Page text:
3 Cover Letter Mistakes That Amuse (or Confuse) Employers

Want to show an employer you have good communication skills? Then don't make these three mistakes when writing your cover letter: run-on sentences, dangling clauses, and misplaced modifiers.

Any one of these three no-no's could weigh down your cover letter and send a confusing — and sometimes amusing — message to the employer who's reading it. So let's go over each of these common but easy-to-fix mistakes.

Run-On Sentences Make a Cover Letter Hard to Read

A run-on sentence does what its name implies — it runs on and on sort of like a river rambling aimlessly through the country side. Just as a traveler on a long, twisted river may lose his sense of direction, so the reader of a run-on sentence can get confused and frustrated. You don't want to do that to your next boss (the reader of your cover letter), do you?

Hint: You probably have a run-on sentence if one of the following is true:

  • You have to come up for air before reaching the end.
  • You have to read the sentence more than once to follow its train of thought.

Both are true for this example:

At Westinghouse, I was assigned, and completed, a wide variety of tasks, usually on a limited budget I might add, and I have had significant success at both coming in on- or under-budget and completing the assignments on schedule, much to the satisfaction of my employer.

Phew! That long-winded sentence is a lot to chew on! It should be broken into at least three parts, making it much easier for the reader to swallow. See how simple it is to understand the following revised version?

At Westinghouse, I completed a wide variety of tasks. Despite having limited budgets, I had significant success at coming in on- or under-budget. I even finished the assignments on schedule, much to the satisfaction of my employer.

After writing your next cover letter, go over it with a fine-tooth comb to make sure you haven't written any run-on sentences. Avoiding this one mistake will help keep your letter concise (see my cover letter template) and easy to read.

Hanging by a Dangling Phrase

We've all said and probably written them — I'm talking about those tricky little buggers: dangling phrases. What is a dangling phrase? When a phrase at the beginning of a sentence does not agree with the subject of the sentence, the phrase is called a dangling phrase. Dangling phrases are considered poor sentence structure, which means you don't want them in your cover letter.

If you're not sure what I'm talking about, check out the following examples of sentences with and without danglers.

Dangling: After staying up all night, the bank statement was impossible to reconcile. (Did the bank statement stay up all night?)
Correct: After staying up all night, I found it impossible to reconcile the bank statement.

Dangling: To meet the deadline, the data must be input quickly. (The data isn't trying to meet the deadline. I am!)
Correct: To meet the deadline, I have to input the data quickly.

Anyone Find a Misplaced Modifier?

A misplaced modifier is a word or phrase that's put in the wrong place within a sentence. Because it's in the wrong place, it gives unintended meaning. In fact, it may turn a serious statement into a funny one.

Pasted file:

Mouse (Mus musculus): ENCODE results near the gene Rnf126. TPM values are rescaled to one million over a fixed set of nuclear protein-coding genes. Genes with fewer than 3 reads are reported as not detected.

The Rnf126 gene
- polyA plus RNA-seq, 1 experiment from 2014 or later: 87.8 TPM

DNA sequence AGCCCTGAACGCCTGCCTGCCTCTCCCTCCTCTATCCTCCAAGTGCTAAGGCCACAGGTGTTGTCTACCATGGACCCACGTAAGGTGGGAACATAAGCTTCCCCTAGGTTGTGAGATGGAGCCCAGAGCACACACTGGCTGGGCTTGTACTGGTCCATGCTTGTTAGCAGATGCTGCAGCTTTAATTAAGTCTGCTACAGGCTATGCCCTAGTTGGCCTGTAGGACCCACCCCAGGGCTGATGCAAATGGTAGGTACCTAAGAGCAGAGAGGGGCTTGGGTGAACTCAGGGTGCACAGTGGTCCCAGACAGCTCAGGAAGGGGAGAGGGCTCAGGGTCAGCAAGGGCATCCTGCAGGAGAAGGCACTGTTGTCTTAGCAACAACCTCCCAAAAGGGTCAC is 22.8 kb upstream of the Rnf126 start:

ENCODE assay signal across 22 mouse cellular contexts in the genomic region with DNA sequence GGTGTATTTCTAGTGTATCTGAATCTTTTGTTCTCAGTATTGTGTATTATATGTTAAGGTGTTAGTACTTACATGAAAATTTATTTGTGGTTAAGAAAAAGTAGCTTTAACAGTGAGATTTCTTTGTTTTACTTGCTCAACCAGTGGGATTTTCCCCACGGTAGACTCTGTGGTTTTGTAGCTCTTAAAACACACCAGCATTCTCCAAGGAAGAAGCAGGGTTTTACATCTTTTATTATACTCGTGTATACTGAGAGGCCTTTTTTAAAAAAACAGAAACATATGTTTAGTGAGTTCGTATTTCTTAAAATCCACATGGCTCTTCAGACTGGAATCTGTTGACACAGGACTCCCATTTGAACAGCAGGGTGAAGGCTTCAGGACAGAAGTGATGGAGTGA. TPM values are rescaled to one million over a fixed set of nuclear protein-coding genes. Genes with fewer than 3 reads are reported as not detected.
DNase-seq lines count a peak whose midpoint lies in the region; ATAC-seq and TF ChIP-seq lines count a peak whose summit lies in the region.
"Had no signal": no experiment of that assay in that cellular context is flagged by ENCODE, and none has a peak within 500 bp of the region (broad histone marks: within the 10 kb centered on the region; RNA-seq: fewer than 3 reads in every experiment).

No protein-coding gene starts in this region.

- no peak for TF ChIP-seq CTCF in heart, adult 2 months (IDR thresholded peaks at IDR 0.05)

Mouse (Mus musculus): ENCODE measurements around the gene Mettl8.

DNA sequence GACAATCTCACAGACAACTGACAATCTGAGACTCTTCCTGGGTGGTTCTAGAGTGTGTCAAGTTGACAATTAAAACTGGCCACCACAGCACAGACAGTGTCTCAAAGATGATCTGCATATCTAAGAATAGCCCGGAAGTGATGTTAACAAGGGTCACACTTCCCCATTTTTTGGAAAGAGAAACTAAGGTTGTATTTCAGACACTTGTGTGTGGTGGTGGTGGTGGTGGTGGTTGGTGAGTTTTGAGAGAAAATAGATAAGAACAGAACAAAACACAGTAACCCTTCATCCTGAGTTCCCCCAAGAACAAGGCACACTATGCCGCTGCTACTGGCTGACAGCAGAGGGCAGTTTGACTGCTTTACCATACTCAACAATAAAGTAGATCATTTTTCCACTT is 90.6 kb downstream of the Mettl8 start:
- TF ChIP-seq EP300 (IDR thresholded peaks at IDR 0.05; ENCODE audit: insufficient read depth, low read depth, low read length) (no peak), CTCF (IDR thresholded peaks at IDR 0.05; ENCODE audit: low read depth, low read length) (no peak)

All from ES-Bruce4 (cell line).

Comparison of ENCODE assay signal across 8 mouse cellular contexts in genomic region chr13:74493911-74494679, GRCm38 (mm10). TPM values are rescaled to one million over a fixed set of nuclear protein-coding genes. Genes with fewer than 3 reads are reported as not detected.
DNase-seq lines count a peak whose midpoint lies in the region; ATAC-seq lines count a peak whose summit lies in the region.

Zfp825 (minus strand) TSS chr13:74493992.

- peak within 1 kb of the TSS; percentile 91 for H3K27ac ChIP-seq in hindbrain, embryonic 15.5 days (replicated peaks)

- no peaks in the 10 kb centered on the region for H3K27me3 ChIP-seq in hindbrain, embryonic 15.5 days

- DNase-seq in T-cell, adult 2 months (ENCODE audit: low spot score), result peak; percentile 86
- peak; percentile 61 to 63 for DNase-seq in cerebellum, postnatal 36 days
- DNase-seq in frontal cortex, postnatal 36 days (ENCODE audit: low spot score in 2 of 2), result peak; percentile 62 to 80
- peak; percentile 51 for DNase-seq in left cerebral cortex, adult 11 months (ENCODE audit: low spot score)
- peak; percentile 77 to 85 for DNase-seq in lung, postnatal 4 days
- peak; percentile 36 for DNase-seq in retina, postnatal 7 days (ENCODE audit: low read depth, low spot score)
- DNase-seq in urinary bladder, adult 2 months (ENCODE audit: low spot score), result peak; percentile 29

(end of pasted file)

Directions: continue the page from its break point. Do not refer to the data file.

Here are some misplaced modifiers to chuckle over:

  • I received some helpful hints on protecting my investments from my local bank. (Hmm, I guess I can't trust my bank anymore.)
  • I think my associate dropped the letter Jim was working on in the mailbox. (Jim was in the mail box?)

Probably the only place a misplaced modifier belongs is in a joke. And since you're serious about getting a new job, be careful not to have a misplaced modifier in your cover letter.

Need help putting together a good cover letter? Use a cover letter template from my Ready-Made Resumes program.

2 thoughts on “3 Cover Letter Mistakes That Amuse (or Confuse) Employers

  1. I’m trying to get a job as a Human Resources Manager but it appears that my military experience is not stacking up to the civilian sector. How do I make my resume competitive to get to the interview stage? Also, where can I look for letters of recommendation? Some of my old bosses asked me to send them one. After sitting at the computer all day I don’t won’t to say the wrong thing in a recommendation when I’m writing it for several Colonels.

    Please help…

    • Dear Worried,
      There are a few ways to translate your military experience so it relates to a civilian employer.
      – Use civilian job titles instead of your military rank when you list your military experience.
      – Use a combination resume format, which has skill headings to group your achievement statements under. Make sure those skill headings are ones that define your job objective so the employer will know you have the skills he’s looking for.
      – Avoid military speak when possible. For example, instead of “riflemen” use a word like “staff.”

      I don’t have any resources for writing a letter of recommendation for someone. Try a google search for that.
      Best of luck with your transition into the civilian workforce. And thank you for your service to our country!

Comments are closed.